Extreme Fear: The Science of Your Mind in Danger
May 04, 2011
Fear is the mind-killer.
Fear is the little-death that brings total obliteration.
There's an unfortuante trend is non-fiction publishing - the rise of the New-Yorker-article-as-book. How many books are New Yorker article stretched out over hundreds of pages? Unless an idea takes hundreds of pages to develop, get to the point. I've thus stopped reading most non-fiction, though I'm glad to have read Extreme Fear: The Science of Your Mind in Danger (here)
"What is fear?" is how one could lead an interesting philosophical question? Socrats might say, "Tell me: What is fear itself, Callicles. Do not give me examples of fearful behavior or fearful stats. No, I want the essence of fear." It's a tricky question, though fortunately science has moved beyond Platonic dialog.
Jeff Wise astutely answers the question: Fear is a physilogocial state. Tracing and summarizing the history of the science of fear - hundreds of studies, at least - Wise shows how fear alters our thinking. It creates what he calls a "parallel mind." Rational thinking shuts down when we are afriad. Using examples of pilots who were given tests before being tricked into thinking they were about to die, he explains that people literally canno think when afraid. Fear doesn't merely make one's hande tremble: It makes one make mistakes.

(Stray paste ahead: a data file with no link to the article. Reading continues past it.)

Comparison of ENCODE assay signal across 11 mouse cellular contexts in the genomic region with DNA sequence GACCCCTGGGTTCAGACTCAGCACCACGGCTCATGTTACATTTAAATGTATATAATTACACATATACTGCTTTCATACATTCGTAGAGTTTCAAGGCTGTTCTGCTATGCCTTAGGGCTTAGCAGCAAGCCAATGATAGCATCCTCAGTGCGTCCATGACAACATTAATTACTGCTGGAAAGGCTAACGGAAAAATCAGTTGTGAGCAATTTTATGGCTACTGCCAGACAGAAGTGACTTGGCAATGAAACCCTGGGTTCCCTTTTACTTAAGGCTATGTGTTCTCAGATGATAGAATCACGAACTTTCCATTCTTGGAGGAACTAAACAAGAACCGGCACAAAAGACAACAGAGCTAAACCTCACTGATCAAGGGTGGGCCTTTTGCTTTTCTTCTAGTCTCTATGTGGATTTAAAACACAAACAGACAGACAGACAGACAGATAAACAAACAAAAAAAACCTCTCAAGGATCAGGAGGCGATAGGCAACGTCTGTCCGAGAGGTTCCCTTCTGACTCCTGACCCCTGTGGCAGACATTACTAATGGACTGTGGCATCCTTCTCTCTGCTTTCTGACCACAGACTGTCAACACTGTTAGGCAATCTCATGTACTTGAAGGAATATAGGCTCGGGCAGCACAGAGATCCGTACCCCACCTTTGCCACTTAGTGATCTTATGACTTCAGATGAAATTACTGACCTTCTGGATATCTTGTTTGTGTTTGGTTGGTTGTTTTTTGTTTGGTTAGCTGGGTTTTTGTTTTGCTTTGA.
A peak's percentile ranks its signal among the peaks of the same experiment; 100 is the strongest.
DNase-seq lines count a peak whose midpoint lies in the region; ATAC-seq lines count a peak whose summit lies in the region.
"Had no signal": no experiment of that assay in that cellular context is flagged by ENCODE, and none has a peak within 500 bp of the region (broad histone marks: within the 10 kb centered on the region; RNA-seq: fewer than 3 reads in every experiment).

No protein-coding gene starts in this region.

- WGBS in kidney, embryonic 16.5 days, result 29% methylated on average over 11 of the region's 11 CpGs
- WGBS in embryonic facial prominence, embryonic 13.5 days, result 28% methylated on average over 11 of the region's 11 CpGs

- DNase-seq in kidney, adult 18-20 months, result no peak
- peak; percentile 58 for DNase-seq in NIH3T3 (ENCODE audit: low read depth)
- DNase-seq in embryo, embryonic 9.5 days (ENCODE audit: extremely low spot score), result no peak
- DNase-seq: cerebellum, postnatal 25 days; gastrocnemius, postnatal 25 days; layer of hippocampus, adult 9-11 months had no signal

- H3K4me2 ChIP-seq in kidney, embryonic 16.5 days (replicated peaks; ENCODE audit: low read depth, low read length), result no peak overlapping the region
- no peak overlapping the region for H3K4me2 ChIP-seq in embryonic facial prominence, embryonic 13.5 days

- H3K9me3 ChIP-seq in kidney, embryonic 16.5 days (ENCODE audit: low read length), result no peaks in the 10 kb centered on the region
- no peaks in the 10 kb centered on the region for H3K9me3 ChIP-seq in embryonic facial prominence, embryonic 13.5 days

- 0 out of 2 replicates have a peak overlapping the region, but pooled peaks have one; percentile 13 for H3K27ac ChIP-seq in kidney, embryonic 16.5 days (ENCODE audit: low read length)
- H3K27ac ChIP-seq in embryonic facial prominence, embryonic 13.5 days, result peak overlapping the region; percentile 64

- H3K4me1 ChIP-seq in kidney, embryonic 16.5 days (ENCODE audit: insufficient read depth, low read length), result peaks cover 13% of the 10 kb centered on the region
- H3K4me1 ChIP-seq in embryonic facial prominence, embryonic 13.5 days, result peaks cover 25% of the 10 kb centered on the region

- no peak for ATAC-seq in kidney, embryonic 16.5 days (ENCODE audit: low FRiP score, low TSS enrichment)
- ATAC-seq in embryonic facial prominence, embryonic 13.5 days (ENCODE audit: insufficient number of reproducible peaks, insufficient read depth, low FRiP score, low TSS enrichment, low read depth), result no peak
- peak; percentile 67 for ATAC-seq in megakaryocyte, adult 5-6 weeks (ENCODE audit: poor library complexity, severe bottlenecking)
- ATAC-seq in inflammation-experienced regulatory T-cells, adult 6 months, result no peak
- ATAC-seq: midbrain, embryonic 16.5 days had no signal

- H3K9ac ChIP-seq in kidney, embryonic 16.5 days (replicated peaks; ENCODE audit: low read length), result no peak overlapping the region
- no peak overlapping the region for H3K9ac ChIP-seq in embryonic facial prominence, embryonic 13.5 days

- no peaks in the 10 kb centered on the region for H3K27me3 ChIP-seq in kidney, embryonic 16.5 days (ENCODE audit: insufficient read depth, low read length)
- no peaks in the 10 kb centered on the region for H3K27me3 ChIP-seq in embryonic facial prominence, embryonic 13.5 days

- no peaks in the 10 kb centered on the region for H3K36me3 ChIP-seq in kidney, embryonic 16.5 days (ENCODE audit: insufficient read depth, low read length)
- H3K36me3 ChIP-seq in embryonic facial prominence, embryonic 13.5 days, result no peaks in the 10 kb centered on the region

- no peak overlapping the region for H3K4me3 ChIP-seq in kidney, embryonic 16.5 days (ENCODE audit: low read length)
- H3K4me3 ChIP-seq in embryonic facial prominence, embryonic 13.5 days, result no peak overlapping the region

Of course not all fear is bad, and he's careful to explain the upside. A little bit of fear, as Rocky explains in his "Frankie Fear speech," makes you hot. Rocky understood Yerkes-Dodson law's of optimal arousal.
As fear is a physiological state, the body can create fear where no rational process leads to fear. A panic attack is an example of fear that has no external cause. The section of stage fright, too, was enlightening.
For an fascinating look at a subject you might not even consider fascinating, do check this book out.